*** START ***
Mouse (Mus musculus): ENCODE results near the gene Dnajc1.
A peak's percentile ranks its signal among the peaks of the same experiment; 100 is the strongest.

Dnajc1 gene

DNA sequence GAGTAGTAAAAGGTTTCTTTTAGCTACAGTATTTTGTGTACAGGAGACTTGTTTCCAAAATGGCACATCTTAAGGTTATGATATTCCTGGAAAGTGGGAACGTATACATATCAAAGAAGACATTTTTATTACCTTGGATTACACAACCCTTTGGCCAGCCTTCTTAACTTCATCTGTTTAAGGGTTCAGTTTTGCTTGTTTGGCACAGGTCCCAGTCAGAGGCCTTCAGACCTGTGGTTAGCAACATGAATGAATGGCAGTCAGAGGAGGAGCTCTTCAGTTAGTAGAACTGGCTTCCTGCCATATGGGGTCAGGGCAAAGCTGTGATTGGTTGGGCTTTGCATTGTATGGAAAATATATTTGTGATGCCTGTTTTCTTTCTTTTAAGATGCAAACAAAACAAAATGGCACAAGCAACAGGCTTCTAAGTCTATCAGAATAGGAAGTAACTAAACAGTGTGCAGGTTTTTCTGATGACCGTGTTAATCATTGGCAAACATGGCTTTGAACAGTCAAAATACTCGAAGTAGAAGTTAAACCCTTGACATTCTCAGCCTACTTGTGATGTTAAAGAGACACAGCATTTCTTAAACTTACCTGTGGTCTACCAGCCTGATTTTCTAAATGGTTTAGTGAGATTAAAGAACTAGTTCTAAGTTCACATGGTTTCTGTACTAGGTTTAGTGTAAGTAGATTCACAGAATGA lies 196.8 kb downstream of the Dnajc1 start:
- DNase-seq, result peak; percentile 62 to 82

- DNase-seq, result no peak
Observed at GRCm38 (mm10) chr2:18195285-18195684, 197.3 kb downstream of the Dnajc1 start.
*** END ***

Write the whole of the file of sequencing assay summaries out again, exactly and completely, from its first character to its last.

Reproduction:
Mouse (Mus musculus): ENCODE results near the gene Dnajc1.
A peak's percentile ranks its signal among the peaks of the same experiment; 100 is the strongest.

Dnajc1 gene

DNA sequence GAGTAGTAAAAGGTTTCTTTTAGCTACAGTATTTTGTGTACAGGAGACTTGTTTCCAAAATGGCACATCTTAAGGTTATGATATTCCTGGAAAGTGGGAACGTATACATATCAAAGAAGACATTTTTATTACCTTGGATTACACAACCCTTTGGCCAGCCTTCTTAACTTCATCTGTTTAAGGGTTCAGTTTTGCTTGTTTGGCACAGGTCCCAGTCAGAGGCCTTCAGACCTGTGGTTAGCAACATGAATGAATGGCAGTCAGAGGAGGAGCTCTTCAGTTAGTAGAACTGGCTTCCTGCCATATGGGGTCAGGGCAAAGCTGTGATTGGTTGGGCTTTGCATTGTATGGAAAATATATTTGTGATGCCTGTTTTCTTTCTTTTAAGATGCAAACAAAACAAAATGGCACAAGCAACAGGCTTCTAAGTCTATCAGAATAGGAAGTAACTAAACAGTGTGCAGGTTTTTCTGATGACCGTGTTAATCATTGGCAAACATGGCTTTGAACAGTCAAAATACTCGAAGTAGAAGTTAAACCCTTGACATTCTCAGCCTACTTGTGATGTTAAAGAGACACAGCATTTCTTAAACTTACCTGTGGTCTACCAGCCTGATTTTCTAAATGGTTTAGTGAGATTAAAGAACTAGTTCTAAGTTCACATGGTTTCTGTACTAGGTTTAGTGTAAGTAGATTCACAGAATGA lies 196.8 kb downstream of the Dnajc1 start:
- DNase-seq, result peak; percentile 62 to 82

- DNase-seq, result no peak
Observed at GRCm38 (mm10) chr2:18195285-18195684, 197.3 kb downstream of the Dnajc1 start.